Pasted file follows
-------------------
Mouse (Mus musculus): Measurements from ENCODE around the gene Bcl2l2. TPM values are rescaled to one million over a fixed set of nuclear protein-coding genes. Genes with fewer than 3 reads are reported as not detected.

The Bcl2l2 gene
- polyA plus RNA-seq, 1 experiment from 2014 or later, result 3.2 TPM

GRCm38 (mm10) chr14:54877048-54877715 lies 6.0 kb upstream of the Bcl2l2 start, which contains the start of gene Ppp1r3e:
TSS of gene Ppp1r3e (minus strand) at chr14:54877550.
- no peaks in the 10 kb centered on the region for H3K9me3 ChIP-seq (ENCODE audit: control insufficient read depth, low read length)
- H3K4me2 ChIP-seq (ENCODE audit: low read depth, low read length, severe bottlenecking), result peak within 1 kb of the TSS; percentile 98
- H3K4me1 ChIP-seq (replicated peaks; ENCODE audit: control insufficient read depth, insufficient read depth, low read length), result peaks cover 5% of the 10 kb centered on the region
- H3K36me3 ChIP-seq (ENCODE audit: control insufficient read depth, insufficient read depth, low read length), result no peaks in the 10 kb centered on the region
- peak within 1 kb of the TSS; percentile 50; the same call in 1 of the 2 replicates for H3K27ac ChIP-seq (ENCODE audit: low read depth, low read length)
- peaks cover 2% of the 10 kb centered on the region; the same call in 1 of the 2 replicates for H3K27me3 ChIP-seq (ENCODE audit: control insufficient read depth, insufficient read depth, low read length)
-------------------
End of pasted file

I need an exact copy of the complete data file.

Mouse (Mus musculus): Measurements from ENCODE around the gene Bcl2l2. TPM values are rescaled to one million over a fixed set of nuclear protein-coding genes. Genes with fewer than 3 reads are reported as not detected.

The Bcl2l2 gene
- polyA plus RNA-seq, 1 experiment from 2014 or later, result 3.2 TPM

GRCm38 (mm10) chr14:54877048-54877715 lies 6.0 kb upstream of the Bcl2l2 start, which contains the start of gene Ppp1r3e:
TSS of gene Ppp1r3e (minus strand) at chr14:54877550.
- no peaks in the 10 kb centered on the region for H3K9me3 ChIP-seq (ENCODE audit: control insufficient read depth, low read length)
- H3K4me2 ChIP-seq (ENCODE audit: low read depth, low read length, severe bottlenecking), result peak within 1 kb of the TSS; percentile 98
- H3K4me1 ChIP-seq (replicated peaks; ENCODE audit: control insufficient read depth, insufficient read depth, low read length), result peaks cover 5% of the 10 kb centered on the region
- H3K36me3 ChIP-seq (ENCODE audit: control insufficient read depth, insufficient read depth, low read length), result no peaks in the 10 kb centered on the region
- peak within 1 kb of the TSS; percentile 50; the same call in 1 of the 2 replicates for H3K27ac ChIP-seq (ENCODE audit: low read depth, low read length)
- peaks cover 2% of the 10 kb centered on the region; the same call in 1 of the 2 replicates for H3K27me3 ChIP-seq (ENCODE audit: control insufficient read depth, insufficient read depth, low read length)